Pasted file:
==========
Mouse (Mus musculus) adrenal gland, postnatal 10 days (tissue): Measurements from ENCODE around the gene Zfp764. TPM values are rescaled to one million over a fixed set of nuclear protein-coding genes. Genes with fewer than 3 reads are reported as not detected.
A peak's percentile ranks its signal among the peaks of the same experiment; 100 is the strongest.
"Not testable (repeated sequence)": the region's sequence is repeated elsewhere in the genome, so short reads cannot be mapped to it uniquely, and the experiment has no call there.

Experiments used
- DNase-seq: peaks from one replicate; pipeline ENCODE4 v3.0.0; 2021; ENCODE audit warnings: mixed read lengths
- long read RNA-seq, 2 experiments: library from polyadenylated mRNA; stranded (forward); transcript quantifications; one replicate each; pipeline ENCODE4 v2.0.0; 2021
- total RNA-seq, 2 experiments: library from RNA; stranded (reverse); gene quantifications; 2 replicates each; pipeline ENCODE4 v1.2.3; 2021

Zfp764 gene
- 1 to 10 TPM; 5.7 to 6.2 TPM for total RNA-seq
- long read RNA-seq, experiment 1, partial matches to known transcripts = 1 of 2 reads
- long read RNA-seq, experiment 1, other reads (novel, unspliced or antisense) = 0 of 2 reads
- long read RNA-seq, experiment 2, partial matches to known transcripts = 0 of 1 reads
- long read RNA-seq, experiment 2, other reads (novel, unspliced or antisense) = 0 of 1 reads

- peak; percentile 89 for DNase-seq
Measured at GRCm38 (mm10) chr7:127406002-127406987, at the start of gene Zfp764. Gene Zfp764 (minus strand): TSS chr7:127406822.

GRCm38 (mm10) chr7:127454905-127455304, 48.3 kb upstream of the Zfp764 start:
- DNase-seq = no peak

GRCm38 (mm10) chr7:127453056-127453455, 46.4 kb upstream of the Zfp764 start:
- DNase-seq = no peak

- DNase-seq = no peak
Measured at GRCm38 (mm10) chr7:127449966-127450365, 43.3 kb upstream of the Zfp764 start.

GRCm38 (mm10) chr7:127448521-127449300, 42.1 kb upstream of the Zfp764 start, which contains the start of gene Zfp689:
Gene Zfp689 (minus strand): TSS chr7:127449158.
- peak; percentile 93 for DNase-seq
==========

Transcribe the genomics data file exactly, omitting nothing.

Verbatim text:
Mouse (Mus musculus) adrenal gland, postnatal 10 days (tissue): Measurements from ENCODE around the gene Zfp764. TPM values are rescaled to one million over a fixed set of nuclear protein-coding genes. Genes with fewer than 3 reads are reported as not detected.
A peak's percentile ranks its signal among the peaks of the same experiment; 100 is the strongest.
"Not testable (repeated sequence)": the region's sequence is repeated elsewhere in the genome, so short reads cannot be mapped to it uniquely, and the experiment has no call there.

Experiments used
- DNase-seq: peaks from one replicate; pipeline ENCODE4 v3.0.0; 2021; ENCODE audit warnings: mixed read lengths
- long read RNA-seq, 2 experiments: library from polyadenylated mRNA; stranded (forward); transcript quantifications; one replicate each; pipeline ENCODE4 v2.0.0; 2021
- total RNA-seq, 2 experiments: library from RNA; stranded (reverse); gene quantifications; 2 replicates each; pipeline ENCODE4 v1.2.3; 2021

Zfp764 gene
- 1 to 10 TPM; 5.7 to 6.2 TPM for total RNA-seq
- long read RNA-seq, experiment 1, partial matches to known transcripts = 1 of 2 reads
- long read RNA-seq, experiment 1, other reads (novel, unspliced or antisense) = 0 of 2 reads
- long read RNA-seq, experiment 2, partial matches to known transcripts = 0 of 1 reads
- long read RNA-seq, experiment 2, other reads (novel, unspliced or antisense) = 0 of 1 reads

- peak; percentile 89 for DNase-seq
Measured at GRCm38 (mm10) chr7:127406002-127406987, at the start of gene Zfp764. Gene Zfp764 (minus strand): TSS chr7:127406822.

GRCm38 (mm10) chr7:127454905-127455304, 48.3 kb upstream of the Zfp764 start:
- DNase-seq = no peak

GRCm38 (mm10) chr7:127453056-127453455, 46.4 kb upstream of the Zfp764 start:
- DNase-seq = no peak

- DNase-seq = no peak
Measured at GRCm38 (mm10) chr7:127449966-127450365, 43.3 kb upstream of the Zfp764 start.

GRCm38 (mm10) chr7:127448521-127449300, 42.1 kb upstream of the Zfp764 start, which contains the start of gene Zfp689:
Gene Zfp689 (minus strand): TSS chr7:127449158.
- peak; percentile 93 for DNase-seq